Tuesday, January 5, 2016

Osso whatto?

Osso Buco. I had no idea what that was, but after eating it you might call it fancy pot roast. I mean no disrespect by that either, as I happen to love a good pot roast. This is up several notches from your ordinary pot roast though.

We tend to be a frugal household. How does that translate at the grocery store? My husband always knows when the chicken wings "sell by" date is and knows to be there the day before to buy them. Thank the Lord for the deep freezer we just got from our awesome parents for Christmas. It also means I will always look at the "Manager's Special" section at Kroger. Not being big red meat eaters, I will usually get any roasts or steaks from this area and just cook them that night for dinner. Last time we were at the store together we saw this shrink wrapped package of beef shanks. I had no idea what part of the cow that was, how to cook it, or what it might be good with, but it was a good price and the meat looked quite good, so it came home with us. After about 20 minutes on Pinterest looking up beef shanks, I saw a pin with the "S" word in the title (Simple!) and I was sold.

In case you're like me and you didn't know, the shank is the the upper leg of the cow. Because it's a part that is used often it's very muscular and tends to be tough, so you have to cook it for a long time to get it tender. It's a Milanese dish prepared with vegetables, wine, and broth. Those are all things I usually have in the house, so right off the bat I knew this was going to be my recipe. The original is Taste of Divine's recipe and only made a minimal change. Instead of chopping a carrot, onion, and celery I used a bag of Mirepoix vegetables I had in the freezer. It's what I had, so I made it work.

I used my cast iron dutch oven to make this dish. You start by seasoning the meat well with salt and pepper. I used seasoned salt because I like it!
Get a couple tablespoons of olive oil in your pan and get it nice and hot. You'll sear the meat on both sides, I let mine cook about 2 minutes each side. Enough to make them nice and brown. This will prevent them from falling to pieces while cooking later.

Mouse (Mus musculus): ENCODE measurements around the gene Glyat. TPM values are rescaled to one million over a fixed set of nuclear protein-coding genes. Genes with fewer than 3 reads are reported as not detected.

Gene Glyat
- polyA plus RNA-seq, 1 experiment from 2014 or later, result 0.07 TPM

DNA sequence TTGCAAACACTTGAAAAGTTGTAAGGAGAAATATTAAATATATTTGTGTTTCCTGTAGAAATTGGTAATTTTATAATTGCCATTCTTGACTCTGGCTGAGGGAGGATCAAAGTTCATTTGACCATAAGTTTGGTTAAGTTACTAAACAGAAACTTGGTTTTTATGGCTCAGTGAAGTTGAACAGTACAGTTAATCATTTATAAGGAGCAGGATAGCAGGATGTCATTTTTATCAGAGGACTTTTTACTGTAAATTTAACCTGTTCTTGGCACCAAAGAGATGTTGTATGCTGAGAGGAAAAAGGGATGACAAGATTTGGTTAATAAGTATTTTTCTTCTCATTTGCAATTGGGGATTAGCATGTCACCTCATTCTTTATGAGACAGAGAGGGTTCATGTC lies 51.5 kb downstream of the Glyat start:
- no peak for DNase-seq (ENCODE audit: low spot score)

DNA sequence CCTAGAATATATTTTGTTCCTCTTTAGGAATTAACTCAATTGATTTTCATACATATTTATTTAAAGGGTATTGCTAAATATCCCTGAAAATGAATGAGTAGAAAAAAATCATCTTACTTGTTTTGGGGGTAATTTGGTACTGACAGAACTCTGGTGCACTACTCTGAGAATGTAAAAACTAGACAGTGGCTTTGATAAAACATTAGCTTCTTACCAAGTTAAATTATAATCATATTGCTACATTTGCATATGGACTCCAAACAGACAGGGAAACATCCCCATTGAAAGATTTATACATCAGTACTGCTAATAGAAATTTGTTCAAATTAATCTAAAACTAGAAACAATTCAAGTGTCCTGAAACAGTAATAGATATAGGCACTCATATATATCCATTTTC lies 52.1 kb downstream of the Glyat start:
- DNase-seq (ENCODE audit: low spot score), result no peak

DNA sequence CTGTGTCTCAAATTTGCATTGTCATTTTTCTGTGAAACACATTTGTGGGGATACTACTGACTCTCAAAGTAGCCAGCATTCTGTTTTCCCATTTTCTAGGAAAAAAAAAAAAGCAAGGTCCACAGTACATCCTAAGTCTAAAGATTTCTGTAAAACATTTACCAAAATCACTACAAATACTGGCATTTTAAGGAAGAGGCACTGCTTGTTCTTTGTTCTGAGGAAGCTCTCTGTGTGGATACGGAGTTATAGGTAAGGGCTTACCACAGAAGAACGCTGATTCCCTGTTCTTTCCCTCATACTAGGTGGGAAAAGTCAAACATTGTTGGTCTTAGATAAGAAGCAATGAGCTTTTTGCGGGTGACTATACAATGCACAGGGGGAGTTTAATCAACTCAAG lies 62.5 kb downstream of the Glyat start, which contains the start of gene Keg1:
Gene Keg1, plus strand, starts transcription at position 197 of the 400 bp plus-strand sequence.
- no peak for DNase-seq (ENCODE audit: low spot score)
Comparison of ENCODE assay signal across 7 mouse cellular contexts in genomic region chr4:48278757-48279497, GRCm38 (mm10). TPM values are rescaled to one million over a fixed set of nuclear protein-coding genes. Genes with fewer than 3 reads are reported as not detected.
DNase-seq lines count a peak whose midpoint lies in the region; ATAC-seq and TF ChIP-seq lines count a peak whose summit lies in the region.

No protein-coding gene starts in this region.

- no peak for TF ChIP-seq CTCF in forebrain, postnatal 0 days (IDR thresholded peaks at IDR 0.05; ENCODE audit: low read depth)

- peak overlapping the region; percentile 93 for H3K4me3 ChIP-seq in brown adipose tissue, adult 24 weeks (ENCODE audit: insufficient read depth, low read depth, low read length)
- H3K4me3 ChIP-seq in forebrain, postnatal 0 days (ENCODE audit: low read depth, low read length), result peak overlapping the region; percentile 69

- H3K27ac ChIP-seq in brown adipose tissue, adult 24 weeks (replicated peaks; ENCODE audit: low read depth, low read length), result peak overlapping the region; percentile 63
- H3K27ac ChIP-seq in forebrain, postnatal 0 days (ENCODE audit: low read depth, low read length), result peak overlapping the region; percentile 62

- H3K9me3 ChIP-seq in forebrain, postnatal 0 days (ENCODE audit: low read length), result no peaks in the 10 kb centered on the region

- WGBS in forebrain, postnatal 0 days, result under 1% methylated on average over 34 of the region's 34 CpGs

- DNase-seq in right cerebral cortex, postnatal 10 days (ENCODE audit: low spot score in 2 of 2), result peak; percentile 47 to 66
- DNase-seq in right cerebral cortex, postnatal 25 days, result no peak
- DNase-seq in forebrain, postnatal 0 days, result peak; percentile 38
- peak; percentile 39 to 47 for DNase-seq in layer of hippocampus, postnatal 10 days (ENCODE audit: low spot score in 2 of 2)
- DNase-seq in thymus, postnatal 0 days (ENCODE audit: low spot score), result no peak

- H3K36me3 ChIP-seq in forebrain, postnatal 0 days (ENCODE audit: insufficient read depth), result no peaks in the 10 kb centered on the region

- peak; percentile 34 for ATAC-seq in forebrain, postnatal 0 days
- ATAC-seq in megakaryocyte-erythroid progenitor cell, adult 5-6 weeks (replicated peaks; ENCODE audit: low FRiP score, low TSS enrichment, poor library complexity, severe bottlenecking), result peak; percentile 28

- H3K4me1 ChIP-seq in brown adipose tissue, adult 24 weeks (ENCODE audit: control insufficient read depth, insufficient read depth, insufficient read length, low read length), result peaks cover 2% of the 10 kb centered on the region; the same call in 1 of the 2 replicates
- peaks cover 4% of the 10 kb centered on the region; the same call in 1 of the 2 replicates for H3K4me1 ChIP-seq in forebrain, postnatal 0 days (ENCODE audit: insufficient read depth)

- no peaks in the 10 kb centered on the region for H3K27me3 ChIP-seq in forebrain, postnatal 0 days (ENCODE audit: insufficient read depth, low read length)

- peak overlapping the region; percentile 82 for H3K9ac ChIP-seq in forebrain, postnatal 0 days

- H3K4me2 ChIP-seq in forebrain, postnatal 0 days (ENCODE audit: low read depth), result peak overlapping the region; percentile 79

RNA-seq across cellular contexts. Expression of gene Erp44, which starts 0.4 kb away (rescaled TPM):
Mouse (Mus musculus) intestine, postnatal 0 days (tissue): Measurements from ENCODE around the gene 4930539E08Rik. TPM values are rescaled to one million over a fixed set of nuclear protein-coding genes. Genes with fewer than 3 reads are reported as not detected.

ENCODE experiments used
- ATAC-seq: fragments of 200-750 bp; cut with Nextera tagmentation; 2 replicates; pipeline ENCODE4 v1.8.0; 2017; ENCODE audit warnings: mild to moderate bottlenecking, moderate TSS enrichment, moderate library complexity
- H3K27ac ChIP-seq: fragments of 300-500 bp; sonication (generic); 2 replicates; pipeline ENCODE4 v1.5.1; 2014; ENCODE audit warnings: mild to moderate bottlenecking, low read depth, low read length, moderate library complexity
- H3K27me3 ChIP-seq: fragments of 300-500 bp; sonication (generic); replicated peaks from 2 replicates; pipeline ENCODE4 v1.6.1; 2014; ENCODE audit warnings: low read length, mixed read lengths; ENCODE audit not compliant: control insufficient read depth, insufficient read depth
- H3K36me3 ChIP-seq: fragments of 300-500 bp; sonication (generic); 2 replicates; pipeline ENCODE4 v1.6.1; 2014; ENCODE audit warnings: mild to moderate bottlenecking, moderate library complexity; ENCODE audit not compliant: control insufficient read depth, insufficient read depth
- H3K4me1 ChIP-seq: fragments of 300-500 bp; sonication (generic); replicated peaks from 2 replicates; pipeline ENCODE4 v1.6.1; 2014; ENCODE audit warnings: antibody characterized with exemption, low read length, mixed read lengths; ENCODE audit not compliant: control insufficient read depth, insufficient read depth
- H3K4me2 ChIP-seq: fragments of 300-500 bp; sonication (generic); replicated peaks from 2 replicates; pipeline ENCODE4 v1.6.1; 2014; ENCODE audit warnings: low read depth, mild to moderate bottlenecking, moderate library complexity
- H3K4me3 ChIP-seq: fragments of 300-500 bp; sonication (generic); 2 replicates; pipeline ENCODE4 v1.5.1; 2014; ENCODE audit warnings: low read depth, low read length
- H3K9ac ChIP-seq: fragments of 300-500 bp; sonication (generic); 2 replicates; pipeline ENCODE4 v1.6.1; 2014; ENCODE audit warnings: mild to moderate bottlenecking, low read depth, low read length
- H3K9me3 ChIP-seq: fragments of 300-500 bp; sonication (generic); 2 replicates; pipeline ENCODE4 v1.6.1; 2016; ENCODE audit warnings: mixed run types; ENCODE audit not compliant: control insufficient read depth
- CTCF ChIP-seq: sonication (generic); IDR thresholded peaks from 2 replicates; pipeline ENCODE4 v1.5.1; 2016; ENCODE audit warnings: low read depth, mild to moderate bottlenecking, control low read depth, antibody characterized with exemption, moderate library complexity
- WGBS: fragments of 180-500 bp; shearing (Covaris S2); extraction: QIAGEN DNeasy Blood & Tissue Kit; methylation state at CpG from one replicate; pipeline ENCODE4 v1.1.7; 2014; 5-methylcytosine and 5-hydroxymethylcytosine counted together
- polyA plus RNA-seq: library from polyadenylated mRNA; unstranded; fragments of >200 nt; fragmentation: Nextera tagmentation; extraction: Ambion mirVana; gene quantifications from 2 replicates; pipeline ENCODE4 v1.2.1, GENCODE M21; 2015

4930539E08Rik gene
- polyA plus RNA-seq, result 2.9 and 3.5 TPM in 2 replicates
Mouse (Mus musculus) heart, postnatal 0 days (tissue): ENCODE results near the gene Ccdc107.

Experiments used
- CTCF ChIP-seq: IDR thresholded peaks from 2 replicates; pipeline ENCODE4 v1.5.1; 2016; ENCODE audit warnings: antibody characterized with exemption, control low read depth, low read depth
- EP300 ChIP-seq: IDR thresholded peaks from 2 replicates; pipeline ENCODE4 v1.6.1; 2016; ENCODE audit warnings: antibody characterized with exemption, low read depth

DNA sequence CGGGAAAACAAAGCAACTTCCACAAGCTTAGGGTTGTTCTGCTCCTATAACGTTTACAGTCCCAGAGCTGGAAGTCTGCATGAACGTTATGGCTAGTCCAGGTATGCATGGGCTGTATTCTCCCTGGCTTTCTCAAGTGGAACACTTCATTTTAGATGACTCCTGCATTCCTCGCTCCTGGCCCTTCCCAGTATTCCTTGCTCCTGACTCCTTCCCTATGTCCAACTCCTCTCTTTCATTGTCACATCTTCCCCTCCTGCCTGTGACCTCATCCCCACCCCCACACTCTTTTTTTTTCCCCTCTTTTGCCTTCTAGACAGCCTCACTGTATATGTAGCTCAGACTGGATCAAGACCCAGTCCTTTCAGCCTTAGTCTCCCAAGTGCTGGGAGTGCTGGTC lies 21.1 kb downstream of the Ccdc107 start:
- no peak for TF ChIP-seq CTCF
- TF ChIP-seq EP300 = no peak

Remove the seared meat from the pan, turn the heat down to about medium, and add your vegetables. I used 2 cups of mixed veggies. Does that translate to one carrot, one onion, one celery stalk? Who knows? It looked like a good amount though. Add two cloves of minced garlic as well. Let that cook until softened and brown. With frozen veggies it only took a few minutes.

Now grab your favorite dry red wine and add a cup to the veggies. It won't hurt if you add a tad more to the cup. Or if you drink a glass yourself. (It doesn't matter if it's only 4pm, you're working hard ok?!) Let this cook until the wine is reduced by half. This doesn't take long in cast iron, it took about 5 minutes for me.

Add a couple tablespoons of tomato paste and stir it up. It'll give the mix a nice red color.
Add your seared meat back to the pot now. I just set them right in on top of the veggies.

Pour beef broth over the top until they're about  covered. For me, that took a little less than 3 cups. I peeked at the pot about half way through the cooking time and there was still plenty of liquid.

Cover the pot with the lid slightly ajar and let it simmer for 3-4 hours. We're late night eaters. We frequently stay up until midnight, so starting at 4:30pm I had this simmering by 5pm. I let it cook until 8pm, when I looked at the dish the meat was already off the bone. Yum.

I removed the meat to a small dish and put it in a warm oven to rest. Then turn the heat up on the pot of leftover juice and heat it until it reduces to a sauce. Have patience, it may take a while.

We ate this with some Red Wine Risotto and broccoli, with the sauce over the meat and rice. I paired it with a glass of the Pinot Noir I used to cook it. It was amazing. Cheers!

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